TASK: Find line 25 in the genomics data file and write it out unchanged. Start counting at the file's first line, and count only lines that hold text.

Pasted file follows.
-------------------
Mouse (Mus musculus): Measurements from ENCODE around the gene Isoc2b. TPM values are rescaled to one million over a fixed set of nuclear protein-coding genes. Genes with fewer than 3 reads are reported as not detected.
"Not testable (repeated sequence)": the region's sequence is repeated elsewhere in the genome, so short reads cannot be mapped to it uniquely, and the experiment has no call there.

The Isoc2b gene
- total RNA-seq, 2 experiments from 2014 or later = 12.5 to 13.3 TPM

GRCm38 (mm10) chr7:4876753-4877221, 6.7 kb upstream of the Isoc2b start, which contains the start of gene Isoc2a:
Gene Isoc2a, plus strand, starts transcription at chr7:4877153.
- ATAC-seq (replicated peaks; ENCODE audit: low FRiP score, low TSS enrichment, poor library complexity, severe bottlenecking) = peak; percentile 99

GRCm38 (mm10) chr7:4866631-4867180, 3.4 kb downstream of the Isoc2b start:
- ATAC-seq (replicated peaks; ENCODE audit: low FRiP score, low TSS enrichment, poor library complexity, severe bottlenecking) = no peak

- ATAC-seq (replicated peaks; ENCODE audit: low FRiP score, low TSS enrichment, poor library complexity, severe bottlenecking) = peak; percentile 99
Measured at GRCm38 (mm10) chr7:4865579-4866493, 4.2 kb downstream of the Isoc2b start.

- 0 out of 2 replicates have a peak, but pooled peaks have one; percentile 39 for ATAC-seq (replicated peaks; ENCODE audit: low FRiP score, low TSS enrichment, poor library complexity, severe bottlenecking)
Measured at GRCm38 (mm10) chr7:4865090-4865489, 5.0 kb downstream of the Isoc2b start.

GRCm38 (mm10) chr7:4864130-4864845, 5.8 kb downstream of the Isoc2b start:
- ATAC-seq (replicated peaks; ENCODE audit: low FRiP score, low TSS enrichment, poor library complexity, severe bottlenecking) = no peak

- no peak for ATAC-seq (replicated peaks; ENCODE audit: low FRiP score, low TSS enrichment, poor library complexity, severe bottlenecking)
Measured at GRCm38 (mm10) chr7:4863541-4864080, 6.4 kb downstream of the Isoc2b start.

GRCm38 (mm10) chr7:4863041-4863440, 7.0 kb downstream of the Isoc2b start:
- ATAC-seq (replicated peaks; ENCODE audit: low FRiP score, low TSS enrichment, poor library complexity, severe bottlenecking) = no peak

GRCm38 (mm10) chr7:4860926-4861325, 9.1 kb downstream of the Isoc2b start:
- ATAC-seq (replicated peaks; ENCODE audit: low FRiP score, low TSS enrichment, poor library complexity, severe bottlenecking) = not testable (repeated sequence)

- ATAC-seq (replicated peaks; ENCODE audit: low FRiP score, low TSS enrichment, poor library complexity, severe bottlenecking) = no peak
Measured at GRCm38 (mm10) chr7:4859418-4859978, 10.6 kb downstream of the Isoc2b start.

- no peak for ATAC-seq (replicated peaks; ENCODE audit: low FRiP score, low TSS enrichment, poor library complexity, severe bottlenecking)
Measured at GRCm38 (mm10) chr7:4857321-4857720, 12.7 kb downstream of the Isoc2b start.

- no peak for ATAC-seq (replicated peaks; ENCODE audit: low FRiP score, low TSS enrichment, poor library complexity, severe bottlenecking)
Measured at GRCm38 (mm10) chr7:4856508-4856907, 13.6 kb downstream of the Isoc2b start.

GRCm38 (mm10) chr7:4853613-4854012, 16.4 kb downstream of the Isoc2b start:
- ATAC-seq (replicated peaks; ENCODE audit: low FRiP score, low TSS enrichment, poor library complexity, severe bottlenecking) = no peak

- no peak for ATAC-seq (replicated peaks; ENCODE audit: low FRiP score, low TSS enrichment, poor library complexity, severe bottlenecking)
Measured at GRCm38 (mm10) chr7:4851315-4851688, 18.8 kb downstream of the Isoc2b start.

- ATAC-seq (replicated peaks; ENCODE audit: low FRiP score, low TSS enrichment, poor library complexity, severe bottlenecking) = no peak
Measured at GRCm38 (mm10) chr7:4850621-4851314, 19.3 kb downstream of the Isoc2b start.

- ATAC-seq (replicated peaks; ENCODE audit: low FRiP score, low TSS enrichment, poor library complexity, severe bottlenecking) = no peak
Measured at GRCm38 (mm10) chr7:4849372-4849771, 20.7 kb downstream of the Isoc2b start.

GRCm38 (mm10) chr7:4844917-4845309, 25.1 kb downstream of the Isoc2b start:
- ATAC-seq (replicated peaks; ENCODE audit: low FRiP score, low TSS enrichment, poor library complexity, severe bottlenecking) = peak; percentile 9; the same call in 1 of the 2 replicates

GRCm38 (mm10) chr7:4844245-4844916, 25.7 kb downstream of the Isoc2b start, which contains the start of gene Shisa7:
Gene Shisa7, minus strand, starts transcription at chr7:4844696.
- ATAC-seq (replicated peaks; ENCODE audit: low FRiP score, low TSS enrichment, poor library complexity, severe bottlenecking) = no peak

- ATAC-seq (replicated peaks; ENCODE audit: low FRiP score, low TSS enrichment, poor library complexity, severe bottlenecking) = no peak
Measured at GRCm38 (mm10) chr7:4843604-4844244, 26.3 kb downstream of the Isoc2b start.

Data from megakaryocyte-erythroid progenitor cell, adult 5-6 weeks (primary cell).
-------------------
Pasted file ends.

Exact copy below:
Measured at GRCm38 (mm10) chr7:4857321-4857720, 12.7 kb downstream of the Isoc2b start.